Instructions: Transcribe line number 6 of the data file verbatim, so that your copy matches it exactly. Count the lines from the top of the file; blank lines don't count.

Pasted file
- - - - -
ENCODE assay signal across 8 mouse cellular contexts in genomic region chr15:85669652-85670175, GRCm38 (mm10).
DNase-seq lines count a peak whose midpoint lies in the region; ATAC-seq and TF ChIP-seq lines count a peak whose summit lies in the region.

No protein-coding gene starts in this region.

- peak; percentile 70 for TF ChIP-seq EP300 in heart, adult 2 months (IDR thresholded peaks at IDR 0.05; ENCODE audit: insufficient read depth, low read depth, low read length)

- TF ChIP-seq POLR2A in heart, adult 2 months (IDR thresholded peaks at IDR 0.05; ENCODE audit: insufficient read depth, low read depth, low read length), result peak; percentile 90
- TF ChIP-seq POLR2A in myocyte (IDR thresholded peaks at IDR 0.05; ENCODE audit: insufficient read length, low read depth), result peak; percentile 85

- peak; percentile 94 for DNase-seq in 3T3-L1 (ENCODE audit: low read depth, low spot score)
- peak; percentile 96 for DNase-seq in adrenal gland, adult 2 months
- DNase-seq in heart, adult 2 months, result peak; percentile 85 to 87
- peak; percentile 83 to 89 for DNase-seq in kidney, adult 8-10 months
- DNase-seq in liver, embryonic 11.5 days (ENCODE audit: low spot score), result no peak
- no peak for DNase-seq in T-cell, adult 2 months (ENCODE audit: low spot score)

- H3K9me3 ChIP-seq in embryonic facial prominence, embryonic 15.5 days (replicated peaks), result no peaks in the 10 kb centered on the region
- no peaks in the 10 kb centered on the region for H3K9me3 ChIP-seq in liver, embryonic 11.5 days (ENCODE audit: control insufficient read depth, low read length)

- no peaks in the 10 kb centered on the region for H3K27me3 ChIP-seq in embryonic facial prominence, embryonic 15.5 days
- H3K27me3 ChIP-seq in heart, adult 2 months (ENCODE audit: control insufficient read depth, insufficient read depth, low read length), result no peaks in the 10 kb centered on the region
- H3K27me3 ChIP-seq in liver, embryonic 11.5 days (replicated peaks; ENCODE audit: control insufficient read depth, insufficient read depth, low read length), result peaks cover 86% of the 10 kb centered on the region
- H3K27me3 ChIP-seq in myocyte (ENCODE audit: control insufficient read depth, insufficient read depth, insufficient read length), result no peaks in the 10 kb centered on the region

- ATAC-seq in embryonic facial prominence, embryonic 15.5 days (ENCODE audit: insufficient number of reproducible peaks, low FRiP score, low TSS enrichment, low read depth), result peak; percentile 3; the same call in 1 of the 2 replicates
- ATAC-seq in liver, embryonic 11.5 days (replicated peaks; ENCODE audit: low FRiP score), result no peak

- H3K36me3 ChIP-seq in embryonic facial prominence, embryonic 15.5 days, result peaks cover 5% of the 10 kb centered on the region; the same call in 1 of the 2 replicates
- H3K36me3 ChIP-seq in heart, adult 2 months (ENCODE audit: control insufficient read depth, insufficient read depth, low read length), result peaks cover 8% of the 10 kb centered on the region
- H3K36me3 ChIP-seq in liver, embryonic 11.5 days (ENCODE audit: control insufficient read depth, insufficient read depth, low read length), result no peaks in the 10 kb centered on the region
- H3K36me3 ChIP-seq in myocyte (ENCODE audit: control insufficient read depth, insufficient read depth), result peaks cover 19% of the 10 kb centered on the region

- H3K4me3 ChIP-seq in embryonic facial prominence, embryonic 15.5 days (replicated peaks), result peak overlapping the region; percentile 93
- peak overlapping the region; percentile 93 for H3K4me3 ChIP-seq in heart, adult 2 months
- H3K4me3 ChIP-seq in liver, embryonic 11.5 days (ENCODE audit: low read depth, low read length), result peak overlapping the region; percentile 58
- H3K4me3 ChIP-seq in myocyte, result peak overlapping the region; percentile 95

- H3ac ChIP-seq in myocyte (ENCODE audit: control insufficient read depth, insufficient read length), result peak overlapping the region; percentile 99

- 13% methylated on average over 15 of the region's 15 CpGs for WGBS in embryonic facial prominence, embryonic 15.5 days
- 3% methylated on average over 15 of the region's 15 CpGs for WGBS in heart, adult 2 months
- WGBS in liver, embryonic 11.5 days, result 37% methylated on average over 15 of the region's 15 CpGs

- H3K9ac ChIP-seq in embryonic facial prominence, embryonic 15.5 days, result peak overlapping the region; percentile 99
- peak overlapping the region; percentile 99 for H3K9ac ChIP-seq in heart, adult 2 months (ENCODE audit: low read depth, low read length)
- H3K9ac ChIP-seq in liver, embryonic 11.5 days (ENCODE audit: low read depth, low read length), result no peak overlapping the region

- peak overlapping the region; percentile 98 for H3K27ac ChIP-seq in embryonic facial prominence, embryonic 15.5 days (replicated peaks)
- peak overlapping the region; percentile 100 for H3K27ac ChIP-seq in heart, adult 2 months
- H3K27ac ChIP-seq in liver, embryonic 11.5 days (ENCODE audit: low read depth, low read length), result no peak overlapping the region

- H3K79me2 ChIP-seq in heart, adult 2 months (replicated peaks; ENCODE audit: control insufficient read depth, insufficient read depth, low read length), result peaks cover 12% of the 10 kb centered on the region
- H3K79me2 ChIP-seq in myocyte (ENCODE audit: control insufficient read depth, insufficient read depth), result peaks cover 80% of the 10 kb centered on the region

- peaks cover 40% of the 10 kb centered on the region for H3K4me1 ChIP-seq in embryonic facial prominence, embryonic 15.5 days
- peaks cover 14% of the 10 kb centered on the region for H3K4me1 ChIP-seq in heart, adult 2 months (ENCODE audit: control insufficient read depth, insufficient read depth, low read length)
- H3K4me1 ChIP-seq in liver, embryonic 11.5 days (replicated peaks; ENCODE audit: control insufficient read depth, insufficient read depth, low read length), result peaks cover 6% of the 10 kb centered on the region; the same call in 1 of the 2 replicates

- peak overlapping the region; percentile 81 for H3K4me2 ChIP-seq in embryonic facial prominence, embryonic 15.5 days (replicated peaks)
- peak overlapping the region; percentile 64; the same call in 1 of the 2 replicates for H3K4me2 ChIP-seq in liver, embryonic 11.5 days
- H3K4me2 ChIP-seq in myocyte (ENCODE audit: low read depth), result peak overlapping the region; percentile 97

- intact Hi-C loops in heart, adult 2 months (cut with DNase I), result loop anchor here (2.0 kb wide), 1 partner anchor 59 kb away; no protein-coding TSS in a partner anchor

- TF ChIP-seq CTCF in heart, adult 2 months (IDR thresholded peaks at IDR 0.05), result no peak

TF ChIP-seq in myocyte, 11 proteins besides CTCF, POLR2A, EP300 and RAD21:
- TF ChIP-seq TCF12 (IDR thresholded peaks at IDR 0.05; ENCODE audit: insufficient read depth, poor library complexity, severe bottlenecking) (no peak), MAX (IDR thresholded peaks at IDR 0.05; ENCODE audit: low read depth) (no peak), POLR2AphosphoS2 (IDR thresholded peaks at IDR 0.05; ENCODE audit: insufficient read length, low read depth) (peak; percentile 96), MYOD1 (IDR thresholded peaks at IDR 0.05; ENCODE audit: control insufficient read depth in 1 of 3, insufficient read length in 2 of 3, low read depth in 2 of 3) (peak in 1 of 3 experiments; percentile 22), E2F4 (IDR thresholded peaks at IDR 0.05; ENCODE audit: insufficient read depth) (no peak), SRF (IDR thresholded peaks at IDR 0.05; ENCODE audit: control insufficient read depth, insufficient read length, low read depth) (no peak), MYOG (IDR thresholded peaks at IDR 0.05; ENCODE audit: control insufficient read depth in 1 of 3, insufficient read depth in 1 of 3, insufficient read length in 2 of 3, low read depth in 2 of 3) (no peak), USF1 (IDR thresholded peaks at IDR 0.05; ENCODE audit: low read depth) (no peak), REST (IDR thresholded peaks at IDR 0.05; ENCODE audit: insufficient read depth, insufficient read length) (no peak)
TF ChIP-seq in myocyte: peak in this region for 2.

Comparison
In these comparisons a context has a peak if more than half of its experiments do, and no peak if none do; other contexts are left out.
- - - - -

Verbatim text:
- TF ChIP-seq POLR2A in myocyte (IDR thresholded peaks at IDR 0.05; ENCODE audit: insufficient read length, low read depth), result peak; percentile 85